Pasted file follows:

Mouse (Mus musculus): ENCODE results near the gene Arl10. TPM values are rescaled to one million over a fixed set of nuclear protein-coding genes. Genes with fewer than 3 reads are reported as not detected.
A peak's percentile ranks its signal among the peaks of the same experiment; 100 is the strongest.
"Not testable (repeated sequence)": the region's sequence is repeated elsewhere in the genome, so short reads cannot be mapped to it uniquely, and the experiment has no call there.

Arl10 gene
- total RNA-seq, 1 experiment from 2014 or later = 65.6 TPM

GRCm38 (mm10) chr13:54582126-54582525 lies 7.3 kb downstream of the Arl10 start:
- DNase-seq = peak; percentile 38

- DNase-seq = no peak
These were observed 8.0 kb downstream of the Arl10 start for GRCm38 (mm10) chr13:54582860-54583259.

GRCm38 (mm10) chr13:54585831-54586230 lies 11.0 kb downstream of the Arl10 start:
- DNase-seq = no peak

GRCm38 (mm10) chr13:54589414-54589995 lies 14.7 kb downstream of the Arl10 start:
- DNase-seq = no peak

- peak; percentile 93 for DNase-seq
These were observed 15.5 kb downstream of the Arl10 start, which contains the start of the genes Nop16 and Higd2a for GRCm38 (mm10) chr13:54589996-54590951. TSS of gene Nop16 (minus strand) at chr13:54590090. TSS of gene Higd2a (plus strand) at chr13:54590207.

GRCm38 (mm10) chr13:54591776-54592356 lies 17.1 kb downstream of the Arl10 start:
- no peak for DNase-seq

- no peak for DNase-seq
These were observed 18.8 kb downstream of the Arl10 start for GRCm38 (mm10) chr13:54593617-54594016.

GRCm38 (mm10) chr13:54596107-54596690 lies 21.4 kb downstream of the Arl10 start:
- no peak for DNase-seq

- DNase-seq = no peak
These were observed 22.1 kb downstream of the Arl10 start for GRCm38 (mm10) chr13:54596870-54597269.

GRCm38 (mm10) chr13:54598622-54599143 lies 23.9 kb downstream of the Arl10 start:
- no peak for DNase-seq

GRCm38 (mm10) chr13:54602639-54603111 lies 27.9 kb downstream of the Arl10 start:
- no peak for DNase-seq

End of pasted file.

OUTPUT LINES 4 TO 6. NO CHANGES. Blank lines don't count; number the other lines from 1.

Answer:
Arl10 gene
- total RNA-seq, 1 experiment from 2014 or later = 65.6 TPM

GRCm38 (mm10) chr13:54582126-54582525 lies 7.3 kb downstream of the Arl10 start: